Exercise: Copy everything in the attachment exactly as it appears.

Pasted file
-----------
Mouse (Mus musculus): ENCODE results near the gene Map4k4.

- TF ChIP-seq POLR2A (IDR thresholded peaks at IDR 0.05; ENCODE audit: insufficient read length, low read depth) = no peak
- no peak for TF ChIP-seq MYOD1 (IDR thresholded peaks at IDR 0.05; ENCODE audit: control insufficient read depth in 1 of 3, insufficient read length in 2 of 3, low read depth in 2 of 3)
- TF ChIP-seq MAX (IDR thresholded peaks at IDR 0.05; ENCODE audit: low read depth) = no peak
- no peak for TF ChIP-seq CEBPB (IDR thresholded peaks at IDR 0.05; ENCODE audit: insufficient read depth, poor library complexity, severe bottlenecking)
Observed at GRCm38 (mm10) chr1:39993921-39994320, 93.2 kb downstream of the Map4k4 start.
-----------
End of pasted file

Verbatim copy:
Mouse (Mus musculus): ENCODE results near the gene Map4k4.

- TF ChIP-seq POLR2A (IDR thresholded peaks at IDR 0.05; ENCODE audit: insufficient read length, low read depth) = no peak
- no peak for TF ChIP-seq MYOD1 (IDR thresholded peaks at IDR 0.05; ENCODE audit: control insufficient read depth in 1 of 3, insufficient read length in 2 of 3, low read depth in 2 of 3)
- TF ChIP-seq MAX (IDR thresholded peaks at IDR 0.05; ENCODE audit: low read depth) = no peak
- no peak for TF ChIP-seq CEBPB (IDR thresholded peaks at IDR 0.05; ENCODE audit: insufficient read depth, poor library complexity, severe bottlenecking)
Observed at GRCm38 (mm10) chr1:39993921-39994320, 93.2 kb downstream of the Map4k4 start.